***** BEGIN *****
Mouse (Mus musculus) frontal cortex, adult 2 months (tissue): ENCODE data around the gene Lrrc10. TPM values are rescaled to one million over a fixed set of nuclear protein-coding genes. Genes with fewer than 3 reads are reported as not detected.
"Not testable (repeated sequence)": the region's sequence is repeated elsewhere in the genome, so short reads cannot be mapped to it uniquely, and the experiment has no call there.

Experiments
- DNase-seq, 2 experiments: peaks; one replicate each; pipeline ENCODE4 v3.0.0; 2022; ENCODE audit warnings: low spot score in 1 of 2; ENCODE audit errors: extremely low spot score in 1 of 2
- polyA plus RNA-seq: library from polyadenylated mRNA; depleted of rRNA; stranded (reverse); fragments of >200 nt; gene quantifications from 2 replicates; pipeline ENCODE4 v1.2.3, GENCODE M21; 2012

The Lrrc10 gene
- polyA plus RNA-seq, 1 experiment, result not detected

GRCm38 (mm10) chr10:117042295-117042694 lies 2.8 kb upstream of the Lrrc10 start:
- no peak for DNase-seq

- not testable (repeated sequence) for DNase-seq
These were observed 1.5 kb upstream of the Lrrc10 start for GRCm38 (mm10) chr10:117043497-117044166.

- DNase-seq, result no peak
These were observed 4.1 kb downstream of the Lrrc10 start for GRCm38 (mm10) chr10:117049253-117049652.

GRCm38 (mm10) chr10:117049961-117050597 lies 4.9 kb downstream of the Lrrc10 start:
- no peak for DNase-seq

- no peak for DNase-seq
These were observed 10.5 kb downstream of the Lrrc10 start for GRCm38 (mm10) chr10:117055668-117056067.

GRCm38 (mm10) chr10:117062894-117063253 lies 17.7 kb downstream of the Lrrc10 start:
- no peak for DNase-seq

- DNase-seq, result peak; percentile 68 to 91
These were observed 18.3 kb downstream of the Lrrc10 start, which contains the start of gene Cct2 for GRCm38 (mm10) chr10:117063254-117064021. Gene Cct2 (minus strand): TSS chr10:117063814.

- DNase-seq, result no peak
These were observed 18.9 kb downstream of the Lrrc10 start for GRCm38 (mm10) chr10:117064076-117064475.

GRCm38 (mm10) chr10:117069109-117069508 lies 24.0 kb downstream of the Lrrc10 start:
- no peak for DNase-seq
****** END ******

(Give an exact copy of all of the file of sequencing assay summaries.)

Mouse (Mus musculus) frontal cortex, adult 2 months (tissue): ENCODE data around the gene Lrrc10. TPM values are rescaled to one million over a fixed set of nuclear protein-coding genes. Genes with fewer than 3 reads are reported as not detected.
"Not testable (repeated sequence)": the region's sequence is repeated elsewhere in the genome, so short reads cannot be mapped to it uniquely, and the experiment has no call there.

Experiments
- DNase-seq, 2 experiments: peaks; one replicate each; pipeline ENCODE4 v3.0.0; 2022; ENCODE audit warnings: low spot score in 1 of 2; ENCODE audit errors: extremely low spot score in 1 of 2
- polyA plus RNA-seq: library from polyadenylated mRNA; depleted of rRNA; stranded (reverse); fragments of >200 nt; gene quantifications from 2 replicates; pipeline ENCODE4 v1.2.3, GENCODE M21; 2012

The Lrrc10 gene
- polyA plus RNA-seq, 1 experiment, result not detected

GRCm38 (mm10) chr10:117042295-117042694 lies 2.8 kb upstream of the Lrrc10 start:
- no peak for DNase-seq

- not testable (repeated sequence) for DNase-seq
These were observed 1.5 kb upstream of the Lrrc10 start for GRCm38 (mm10) chr10:117043497-117044166.

- DNase-seq, result no peak
These were observed 4.1 kb downstream of the Lrrc10 start for GRCm38 (mm10) chr10:117049253-117049652.

GRCm38 (mm10) chr10:117049961-117050597 lies 4.9 kb downstream of the Lrrc10 start:
- no peak for DNase-seq

- no peak for DNase-seq
These were observed 10.5 kb downstream of the Lrrc10 start for GRCm38 (mm10) chr10:117055668-117056067.

GRCm38 (mm10) chr10:117062894-117063253 lies 17.7 kb downstream of the Lrrc10 start:
- no peak for DNase-seq

- DNase-seq, result peak; percentile 68 to 91
These were observed 18.3 kb downstream of the Lrrc10 start, which contains the start of gene Cct2 for GRCm38 (mm10) chr10:117063254-117064021. Gene Cct2 (minus strand): TSS chr10:117063814.

- DNase-seq, result no peak
These were observed 18.9 kb downstream of the Lrrc10 start for GRCm38 (mm10) chr10:117064076-117064475.

GRCm38 (mm10) chr10:117069109-117069508 lies 24.0 kb downstream of the Lrrc10 start:
- no peak for DNase-seq